U ‘broker than Russia,’ applies for student fees

With the University’s financial resources and support from the state Legislature dwindling faster than an incoming freshman’s hopes of graduating in four years, the Board of Regents signed the University up as a student group Friday, making themselves eligible for Student Services Fees.

“First of all,” said Regents Chairman Michael O’Keefe, “that lede is way too long. It’s a muddled run-on sentence and I have no idea what you’re trying to say.

“And that’s really indicative of why we’ve made this decision: Every report we’ve seen on the University’s fiscal position has been poor. Sometimes, like in this case, it’s just poorly written. Other times, it’s so well done, it shows incontrovertibly that we’re broker than Russia. Arthur Andersen couldn’t put a big enough spin on this. Seriously, it’s so bad, the only way to successfully cook our books would be to put them on a stick, shove ’em into a bonfire and eat them.”

The unprecedented move included a preliminary Student Services Fees Request, which the regents finalized, considered and voted to accept, even though it was turned in eight months late. The request is centered around estimates of how little the Legislature will give a damn about students the next time they are in session and take time out to focus on something other than the pros and cons of fireworks sales.

“Let’s see,” said University chief financial officer Richard Pfutzensomethingorother, as he sat down to figure out the request’s final numbers at the regents’ meeting. “At $1.1 billion, that works out to Ö Jeebus. OK, so let me get this straight: We’re asking for $27,500 from each student in fees money?”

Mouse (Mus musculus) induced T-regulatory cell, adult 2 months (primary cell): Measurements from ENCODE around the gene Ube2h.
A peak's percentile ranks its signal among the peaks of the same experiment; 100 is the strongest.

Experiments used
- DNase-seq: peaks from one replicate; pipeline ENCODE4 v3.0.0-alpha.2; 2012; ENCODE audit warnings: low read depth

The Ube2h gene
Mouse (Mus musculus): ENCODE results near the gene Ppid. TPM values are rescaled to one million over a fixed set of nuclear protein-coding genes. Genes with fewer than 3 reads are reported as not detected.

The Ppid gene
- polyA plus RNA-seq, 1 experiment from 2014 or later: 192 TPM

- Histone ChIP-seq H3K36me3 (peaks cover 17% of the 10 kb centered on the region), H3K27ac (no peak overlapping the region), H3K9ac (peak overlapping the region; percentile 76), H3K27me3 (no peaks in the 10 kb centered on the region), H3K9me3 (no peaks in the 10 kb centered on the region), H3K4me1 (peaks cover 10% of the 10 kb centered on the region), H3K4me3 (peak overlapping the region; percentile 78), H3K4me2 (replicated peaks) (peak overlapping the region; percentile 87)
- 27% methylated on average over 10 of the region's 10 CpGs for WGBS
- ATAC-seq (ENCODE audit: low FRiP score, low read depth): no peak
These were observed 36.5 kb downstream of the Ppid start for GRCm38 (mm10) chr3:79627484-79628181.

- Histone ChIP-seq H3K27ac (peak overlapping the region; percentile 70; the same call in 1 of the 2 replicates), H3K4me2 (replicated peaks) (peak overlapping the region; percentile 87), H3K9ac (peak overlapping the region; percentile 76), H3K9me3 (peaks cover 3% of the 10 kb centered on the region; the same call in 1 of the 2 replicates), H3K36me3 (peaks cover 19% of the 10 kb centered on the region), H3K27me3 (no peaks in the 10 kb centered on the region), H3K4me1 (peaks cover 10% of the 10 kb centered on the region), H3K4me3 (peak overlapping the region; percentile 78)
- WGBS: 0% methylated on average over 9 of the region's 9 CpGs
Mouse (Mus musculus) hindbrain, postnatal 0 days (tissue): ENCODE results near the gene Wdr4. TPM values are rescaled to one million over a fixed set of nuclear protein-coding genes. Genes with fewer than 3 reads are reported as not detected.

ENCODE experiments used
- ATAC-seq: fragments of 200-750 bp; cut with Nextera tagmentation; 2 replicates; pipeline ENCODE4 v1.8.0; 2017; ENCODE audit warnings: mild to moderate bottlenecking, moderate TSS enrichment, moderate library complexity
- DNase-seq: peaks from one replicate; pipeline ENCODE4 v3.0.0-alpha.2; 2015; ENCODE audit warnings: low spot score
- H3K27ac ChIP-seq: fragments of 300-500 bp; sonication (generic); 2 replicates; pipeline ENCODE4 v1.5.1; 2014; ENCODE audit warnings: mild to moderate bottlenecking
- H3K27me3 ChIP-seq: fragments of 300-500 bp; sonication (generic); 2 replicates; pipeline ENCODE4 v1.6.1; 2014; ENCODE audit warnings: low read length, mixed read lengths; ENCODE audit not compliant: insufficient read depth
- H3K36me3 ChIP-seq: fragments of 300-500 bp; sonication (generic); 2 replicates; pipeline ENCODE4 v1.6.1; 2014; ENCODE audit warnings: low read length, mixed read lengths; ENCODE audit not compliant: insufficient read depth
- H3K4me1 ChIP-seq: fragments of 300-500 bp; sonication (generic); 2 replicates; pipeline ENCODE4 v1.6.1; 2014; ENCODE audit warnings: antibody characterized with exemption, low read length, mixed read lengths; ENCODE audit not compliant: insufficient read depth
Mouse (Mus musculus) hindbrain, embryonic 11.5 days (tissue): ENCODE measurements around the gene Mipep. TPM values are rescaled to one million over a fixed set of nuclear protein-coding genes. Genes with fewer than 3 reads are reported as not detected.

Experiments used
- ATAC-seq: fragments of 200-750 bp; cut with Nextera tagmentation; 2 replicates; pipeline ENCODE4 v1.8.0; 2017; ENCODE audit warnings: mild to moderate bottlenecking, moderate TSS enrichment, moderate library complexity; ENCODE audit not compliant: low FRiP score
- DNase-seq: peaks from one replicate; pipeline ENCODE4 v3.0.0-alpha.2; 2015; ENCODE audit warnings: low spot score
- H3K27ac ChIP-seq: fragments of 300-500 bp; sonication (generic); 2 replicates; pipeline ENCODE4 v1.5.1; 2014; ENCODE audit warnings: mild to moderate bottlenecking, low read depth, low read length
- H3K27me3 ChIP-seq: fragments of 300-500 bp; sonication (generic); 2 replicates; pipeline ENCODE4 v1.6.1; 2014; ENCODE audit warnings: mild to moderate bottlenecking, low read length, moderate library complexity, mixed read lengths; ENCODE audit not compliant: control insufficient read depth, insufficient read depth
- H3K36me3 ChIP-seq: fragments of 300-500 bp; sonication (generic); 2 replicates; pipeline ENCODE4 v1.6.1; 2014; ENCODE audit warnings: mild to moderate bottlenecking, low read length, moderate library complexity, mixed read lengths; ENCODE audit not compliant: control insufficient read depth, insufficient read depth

He paused to look up into the board’s unblinking, shark-like stare.

“You people suck,” he concluded.

“So it’s settled, then,” said another regent, whose name a Minnesota Daily reporter did not think you’d really care to know. Honestly, does it matter to you? Aside from the guy in the beginning of the story, can you name one regent? This Daily reporter didn’t think so. And frankly, he’s surprised you’ve read this far.

Anyway, they voted unanimously to approve it.

Reactions from members of several University student groups were disapproving.

“Just what we need,” said Christian Conservative, who is one of three members of the Silent Majority student group, to which this year’s fees committee allocated a can of soda. “Another liberal student group. Does this group have a College of Conservative Arts? No. But I notice they make plenty of room for Liberal Arts. It’s sickening. I can’t wait to watch all you commies burn in hell.”

Student representative to the board Lakeesha Ransom told the regents she’s sure students would feel this is a perfectly acceptable move.

“It’s like when I said the tuition increase was a good idea,” Ransom said. “I’m a student. I know how we think, and I’m telling you, they’ll love the spirit of ingenuity we’ve displayed here and they’ll just be happy such an enlightened group of people are looking out for their interests.

“And let me just say,” she yammered, “I’m so very pleased to have the privilege of representing so accurately the interests of University students.”

“I hate you,” replied every University student on campus.

Members of this year’s Student Services Fees Committee were guardedly optimistic about next year’s committee’s ability to handle such a large request.

“It certainly will be difficult for them,” said subcommittee six member Buck Samuelson. “Especially when you consider that the committee rarely has more than a cursory grasp of ‘finances,’ as it were. Personally, I was a little disappointed this year’s requests didn’t have more pictures. I know I speak for many of my colleagues when I say we’re really not into dealing with ‘numbers’ so much.”

Thor came here tonight to hear the crowd go Boom. Shake, shake, shake the room.